About the author: Environment Smart

Take David Suzuki’s Nature Challenge

Posted by Environment Smart on 10/21 at 12:14 PM
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Love him or hate him, David Suzuki is without a doubt one of Canada's most outspoken environmentalists and activists. He rallies people across the country to get involved and make a difference in the direction our environment is taking.

If you haven't already done so, it is worth taking up the David Suzuki Nature Challenge. Find out how well you fare at reducing your negative impact on the environment, and what you can do to improve.

David Suzuki says that, "you can have a big impact on moving us all toward a greener future in the individual choices you make each day."

According to the science, it turns out you can make the biggest difference in:

The way you get around

The food you eat

The energy you use, and

The public action you take

About the author: Environment Smart

Check your plastic water bottle

Posted by Environment Smart on 10/15 at 11:41 AM
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Updated April 2nd 2012

Many of us are becoming aware that harmful chemicals, such as BPA (Bisphenol A), can leech out of the plastic water bottles we have been using, but not all plastic is equal. If you have a good plastic water bottle that you simply cannot part with, then just check the recycling number on the bottle to make sure that the plastic is a safe type.

The three plastics to avoid are:

  • #3 Polyvinyl Chloride (PVC) commonly contains di-2-ehtylhexyl phthalate (DEHP), an endocrine disruptor and probable human carcinogen, as a softener. #3 plastic is frequently used in cling wraps for meat. The manufacture and incineration of PVC release dioxin,  a potent carcinogen and hormone disruptor. Vinyl chloride, the primary building block of PVC, is a known human carcinogen that also poses a threat to workers during manufacture.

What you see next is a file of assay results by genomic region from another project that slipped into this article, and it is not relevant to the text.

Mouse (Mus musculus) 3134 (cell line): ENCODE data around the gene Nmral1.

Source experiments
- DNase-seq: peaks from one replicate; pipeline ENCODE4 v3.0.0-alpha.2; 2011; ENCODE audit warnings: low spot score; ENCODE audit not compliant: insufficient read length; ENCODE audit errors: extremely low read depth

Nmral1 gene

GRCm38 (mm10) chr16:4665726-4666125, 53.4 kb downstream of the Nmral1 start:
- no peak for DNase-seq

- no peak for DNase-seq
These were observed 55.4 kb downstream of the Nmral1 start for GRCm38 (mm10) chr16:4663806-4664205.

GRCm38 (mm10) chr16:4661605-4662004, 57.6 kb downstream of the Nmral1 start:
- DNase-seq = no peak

• #6 Polystyrene (PS) may leach styrene, a possible endocrine disruptor and human carcinogen, into water and food. Extruded polystyrene, commonly known as Styrofoam, is used in take-out containers and cups. Non-extruded PS is used in clear disposable takeout containers, disposable plastic cutlery and cups. Both forms of PS can leach styrene into food; styrene is considered a possible human carcinogen by the International Agency for Research on Cancer. It may also disrupt hormones or affect reproduction.
  • #7 Polycarbonate contains the hormone disruptor bisphenol-A (BPA), which can leach out as bottles age, are heated or exposed to acidic solutions. BPA has also been linked to a wide variety of problems such as cancer and obesity. #7 plastic is found in baby bottles, 5-gallon water bottles, water-cooler bottles and the epoxy linings of tin food cans. 

The safer plastics are:

#2HDPE, #4LDPE and #5PP: These three types of plastic seem to be the healthiest, as they transmit no known chemicals into your food and they are generally recyclable.

  • #1 polyethylene terephthalate (PET or PETE), the most common and easily recycled plastic for bottled water and soft drinks, has also been considered the most safe. However, one 2003 Italian study found that the amount of DEHP in bottled spring water increased after 9 months of storage in a PET bottle.  It's also best to avoid reusing #1 plastic bottles; water and soda bottles in particular are hard to clean, and because plastic is porous, these bottles absorb flavors and bacteria that you can't get rid of.
  • #2 High Density Polyethylene
  • #4 Low Density Polyethylene
  • #5 Polypropylene
  • PLA (polylactide) plastics are made from renewable resources such as corn, potatoes and sugar cane and anything else with a high starch content. The starch is converted into polylactide acid (PLA). Although you can't recycle these plant-based plastics, you can compost them in a municipal composter or in your backyard compost heap. Most decompose in about twelve days unlike conventional plastic, which can take up to 100 years.